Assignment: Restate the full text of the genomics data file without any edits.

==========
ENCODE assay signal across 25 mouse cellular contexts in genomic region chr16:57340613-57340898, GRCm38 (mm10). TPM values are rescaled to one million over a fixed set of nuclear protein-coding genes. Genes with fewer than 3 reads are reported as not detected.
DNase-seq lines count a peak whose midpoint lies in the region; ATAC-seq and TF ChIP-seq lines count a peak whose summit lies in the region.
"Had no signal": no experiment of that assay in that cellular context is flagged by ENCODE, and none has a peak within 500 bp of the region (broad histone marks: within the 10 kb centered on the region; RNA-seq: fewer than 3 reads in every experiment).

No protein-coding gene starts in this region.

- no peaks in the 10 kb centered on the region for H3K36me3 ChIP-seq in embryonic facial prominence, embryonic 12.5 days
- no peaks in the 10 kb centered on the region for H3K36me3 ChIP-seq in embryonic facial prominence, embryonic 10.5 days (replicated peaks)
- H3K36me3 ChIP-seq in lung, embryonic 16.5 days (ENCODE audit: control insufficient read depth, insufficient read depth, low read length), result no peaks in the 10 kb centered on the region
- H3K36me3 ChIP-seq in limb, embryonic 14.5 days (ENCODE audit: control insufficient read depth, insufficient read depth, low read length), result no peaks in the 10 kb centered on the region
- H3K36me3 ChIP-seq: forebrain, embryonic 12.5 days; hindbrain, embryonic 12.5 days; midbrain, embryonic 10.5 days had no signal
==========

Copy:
ENCODE assay signal across 25 mouse cellular contexts in genomic region chr16:57340613-57340898, GRCm38 (mm10). TPM values are rescaled to one million over a fixed set of nuclear protein-coding genes. Genes with fewer than 3 reads are reported as not detected.
DNase-seq lines count a peak whose midpoint lies in the region; ATAC-seq and TF ChIP-seq lines count a peak whose summit lies in the region.
"Had no signal": no experiment of that assay in that cellular context is flagged by ENCODE, and none has a peak within 500 bp of the region (broad histone marks: within the 10 kb centered on the region; RNA-seq: fewer than 3 reads in every experiment).

No protein-coding gene starts in this region.

- no peaks in the 10 kb centered on the region for H3K36me3 ChIP-seq in embryonic facial prominence, embryonic 12.5 days
- no peaks in the 10 kb centered on the region for H3K36me3 ChIP-seq in embryonic facial prominence, embryonic 10.5 days (replicated peaks)
- H3K36me3 ChIP-seq in lung, embryonic 16.5 days (ENCODE audit: control insufficient read depth, insufficient read depth, low read length), result no peaks in the 10 kb centered on the region
- H3K36me3 ChIP-seq in limb, embryonic 14.5 days (ENCODE audit: control insufficient read depth, insufficient read depth, low read length), result no peaks in the 10 kb centered on the region
- H3K36me3 ChIP-seq: forebrain, embryonic 12.5 days; hindbrain, embryonic 12.5 days; midbrain, embryonic 10.5 days had no signal